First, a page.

The teams bring together different nationalities, races and even gangs. The leagues are organized and run by the recreation department to provide a sort of structure and positive activity. But prison sports still have their own codes and nuances.

I went into prison a young white kid from the suburbs and had to prove myself in the recreation yard. No one would pick me for free rec. I couldn’t get any run on the court. But once I showed my skills and proved I would fight if provoked, I earned my place. They called me “Soul Man.”

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Playing sports in prison means I’ve witnessed plenty of fights and been in a few myself. If someone disrespected you during a game the rule of thumb was to handle it afterwards. You don’t want to blow it up on the spot and put everything on front street like Amin did with Monkey. That fucks it up for everyone. You handle your beefs discreet and quiet like by taking it to the bathroom or back to a cell.

Example: I was playing middle linebacker and running the defensive schemes on a flag football team I was on at Federal Correctional Institution Fort Dix. We were blowing everyone out, but got caught up in the championship game. Our offense wasn’t scoring and our defense was getting run over by sweep plays.

I was trying to get the defense in order when one of the offensive standouts, who also played defensive back, ignored a scheme I called and blitzed from his corner spot. His man waltzed into the end zone uncovered. It was the touchdown that we lost by.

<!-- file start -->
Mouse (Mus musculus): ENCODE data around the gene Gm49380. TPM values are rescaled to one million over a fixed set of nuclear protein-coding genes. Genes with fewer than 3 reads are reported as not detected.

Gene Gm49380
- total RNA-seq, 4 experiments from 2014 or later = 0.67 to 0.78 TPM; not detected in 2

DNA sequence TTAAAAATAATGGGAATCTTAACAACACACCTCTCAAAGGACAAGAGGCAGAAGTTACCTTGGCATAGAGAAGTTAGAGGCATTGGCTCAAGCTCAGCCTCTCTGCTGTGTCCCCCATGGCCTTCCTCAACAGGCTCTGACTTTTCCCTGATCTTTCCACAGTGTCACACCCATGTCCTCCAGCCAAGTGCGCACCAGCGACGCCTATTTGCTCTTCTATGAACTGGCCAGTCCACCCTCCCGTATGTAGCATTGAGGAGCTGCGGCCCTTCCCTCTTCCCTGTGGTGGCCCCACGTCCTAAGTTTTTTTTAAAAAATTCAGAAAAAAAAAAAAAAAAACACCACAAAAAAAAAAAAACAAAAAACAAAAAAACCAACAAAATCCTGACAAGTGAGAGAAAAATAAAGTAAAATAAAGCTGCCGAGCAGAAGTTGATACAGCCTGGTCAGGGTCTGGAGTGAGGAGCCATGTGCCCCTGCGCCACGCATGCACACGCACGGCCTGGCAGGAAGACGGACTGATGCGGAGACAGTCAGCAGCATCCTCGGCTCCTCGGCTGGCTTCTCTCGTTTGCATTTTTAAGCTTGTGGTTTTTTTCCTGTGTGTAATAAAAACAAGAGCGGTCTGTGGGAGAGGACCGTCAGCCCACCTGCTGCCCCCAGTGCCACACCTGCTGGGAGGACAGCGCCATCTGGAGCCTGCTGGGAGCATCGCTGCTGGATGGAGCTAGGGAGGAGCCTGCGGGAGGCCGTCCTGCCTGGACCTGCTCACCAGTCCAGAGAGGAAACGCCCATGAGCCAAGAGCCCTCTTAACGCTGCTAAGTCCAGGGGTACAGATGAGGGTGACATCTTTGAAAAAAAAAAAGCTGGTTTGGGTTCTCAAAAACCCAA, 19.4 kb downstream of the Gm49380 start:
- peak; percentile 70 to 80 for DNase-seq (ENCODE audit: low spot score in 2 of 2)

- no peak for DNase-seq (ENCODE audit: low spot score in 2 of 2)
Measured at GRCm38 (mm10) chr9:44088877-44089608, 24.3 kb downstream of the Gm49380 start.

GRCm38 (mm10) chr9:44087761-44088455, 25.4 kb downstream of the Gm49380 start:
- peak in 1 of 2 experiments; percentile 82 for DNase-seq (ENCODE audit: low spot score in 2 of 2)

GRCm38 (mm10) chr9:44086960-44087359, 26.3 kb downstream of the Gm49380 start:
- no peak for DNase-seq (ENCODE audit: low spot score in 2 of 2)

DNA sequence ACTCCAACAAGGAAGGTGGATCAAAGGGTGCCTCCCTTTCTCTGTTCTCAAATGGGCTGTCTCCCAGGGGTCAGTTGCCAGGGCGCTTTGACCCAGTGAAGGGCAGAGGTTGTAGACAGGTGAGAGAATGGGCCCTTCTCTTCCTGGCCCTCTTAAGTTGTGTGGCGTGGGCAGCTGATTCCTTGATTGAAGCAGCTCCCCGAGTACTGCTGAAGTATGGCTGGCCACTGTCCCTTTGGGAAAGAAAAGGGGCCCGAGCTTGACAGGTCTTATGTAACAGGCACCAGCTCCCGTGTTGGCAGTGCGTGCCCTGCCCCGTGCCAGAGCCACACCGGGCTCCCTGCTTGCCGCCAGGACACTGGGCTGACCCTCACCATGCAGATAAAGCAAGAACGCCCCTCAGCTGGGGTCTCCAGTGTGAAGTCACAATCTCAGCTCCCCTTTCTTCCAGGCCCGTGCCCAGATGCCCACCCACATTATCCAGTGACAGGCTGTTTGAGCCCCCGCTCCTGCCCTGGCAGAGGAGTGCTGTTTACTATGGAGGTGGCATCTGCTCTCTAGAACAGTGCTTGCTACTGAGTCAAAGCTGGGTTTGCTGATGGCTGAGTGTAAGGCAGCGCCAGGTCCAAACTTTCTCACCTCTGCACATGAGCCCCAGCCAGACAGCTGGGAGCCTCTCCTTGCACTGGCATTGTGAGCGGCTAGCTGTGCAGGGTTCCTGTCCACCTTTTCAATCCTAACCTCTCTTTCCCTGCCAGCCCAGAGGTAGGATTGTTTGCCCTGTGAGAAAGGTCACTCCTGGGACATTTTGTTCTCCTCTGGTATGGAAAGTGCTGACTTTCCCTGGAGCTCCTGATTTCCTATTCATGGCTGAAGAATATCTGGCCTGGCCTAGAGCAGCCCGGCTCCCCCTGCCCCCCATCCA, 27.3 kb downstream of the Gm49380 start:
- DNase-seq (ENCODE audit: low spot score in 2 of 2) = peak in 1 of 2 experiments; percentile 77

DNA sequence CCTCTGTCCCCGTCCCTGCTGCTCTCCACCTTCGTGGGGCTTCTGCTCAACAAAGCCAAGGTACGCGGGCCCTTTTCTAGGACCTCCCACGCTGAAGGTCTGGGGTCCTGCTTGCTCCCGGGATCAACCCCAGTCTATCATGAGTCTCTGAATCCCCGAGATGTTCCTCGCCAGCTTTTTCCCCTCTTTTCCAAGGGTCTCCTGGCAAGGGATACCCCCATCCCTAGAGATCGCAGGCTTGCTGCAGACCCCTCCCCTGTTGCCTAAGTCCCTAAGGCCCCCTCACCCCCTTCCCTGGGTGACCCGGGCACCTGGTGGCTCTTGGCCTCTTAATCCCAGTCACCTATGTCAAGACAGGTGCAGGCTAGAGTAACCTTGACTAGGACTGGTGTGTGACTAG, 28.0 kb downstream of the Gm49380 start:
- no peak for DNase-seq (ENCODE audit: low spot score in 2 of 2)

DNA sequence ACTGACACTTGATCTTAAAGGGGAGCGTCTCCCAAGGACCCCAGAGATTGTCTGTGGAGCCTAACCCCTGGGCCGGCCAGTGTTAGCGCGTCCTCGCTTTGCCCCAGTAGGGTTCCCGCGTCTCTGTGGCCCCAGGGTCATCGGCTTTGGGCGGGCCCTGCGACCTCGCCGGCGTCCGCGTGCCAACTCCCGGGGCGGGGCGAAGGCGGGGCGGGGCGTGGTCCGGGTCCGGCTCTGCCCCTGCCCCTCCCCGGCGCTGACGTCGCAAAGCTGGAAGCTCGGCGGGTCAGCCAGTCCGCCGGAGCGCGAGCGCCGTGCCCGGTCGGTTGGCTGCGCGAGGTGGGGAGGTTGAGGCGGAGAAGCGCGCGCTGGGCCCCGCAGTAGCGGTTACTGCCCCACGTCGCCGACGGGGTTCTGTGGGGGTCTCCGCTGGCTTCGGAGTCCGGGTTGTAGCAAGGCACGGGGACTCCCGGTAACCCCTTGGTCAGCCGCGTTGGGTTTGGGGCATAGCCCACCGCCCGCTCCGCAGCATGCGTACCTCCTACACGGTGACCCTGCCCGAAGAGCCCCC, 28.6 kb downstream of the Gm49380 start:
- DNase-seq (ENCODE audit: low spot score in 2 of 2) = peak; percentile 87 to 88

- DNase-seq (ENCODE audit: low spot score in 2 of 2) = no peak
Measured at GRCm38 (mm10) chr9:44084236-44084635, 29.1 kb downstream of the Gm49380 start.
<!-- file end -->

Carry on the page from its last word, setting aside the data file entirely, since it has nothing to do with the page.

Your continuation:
Everyone assumed that I called the blitz. I was irate. With my adrenaline pumping I called the dude out in front of the whole team for not following the scheme. He was mad, but took it all in stride until we got back to the unit. He called me into the bathroom. I had no choice but to take the invitation. Anything less would have called into question my manhood, something no one on the inside can afford.

We scuffled and he blacked my eye up real good. I ended up body-slamming him, but our coach broke it up before I could do any damage. I took the black eye in stride even when some of my homeboys tried to juice it up and get me to retaliate or make it a racial thing. It was all on me. I made my choice and I would have to live it down. As long as you fight, you can live it down. Cowards get played for chumps.

I had a lot of little issues like that, nothing too serious like getting stabbed over a basketball game, but it did happen. When dudes got mad I would always tell them to leave it in the game. It just wasn’t worth it to take disputes from a ball game back to the housing unit, where it could escalate into something more.

Still, prison sports were rough. The officiating was spotty and the intimidation factor was always there, especially when you were playing with gang members or shot callers, but I still enjoyed it. That was what I did with my time. For 18 years I went hard playing sports year-round. I slowed down a bit during my last three years. It was hard at 41-years-old to be out there competing with 20-somethings. Besides, I had earned my respect.

Respect in prison is often earned at the point of a shank, but I got mine on the playing fields. Going hard and not backing down led to recognition. The lessons learned—don’t give up, always keep fighting—still apply today, even on the outside. Especially on the outside.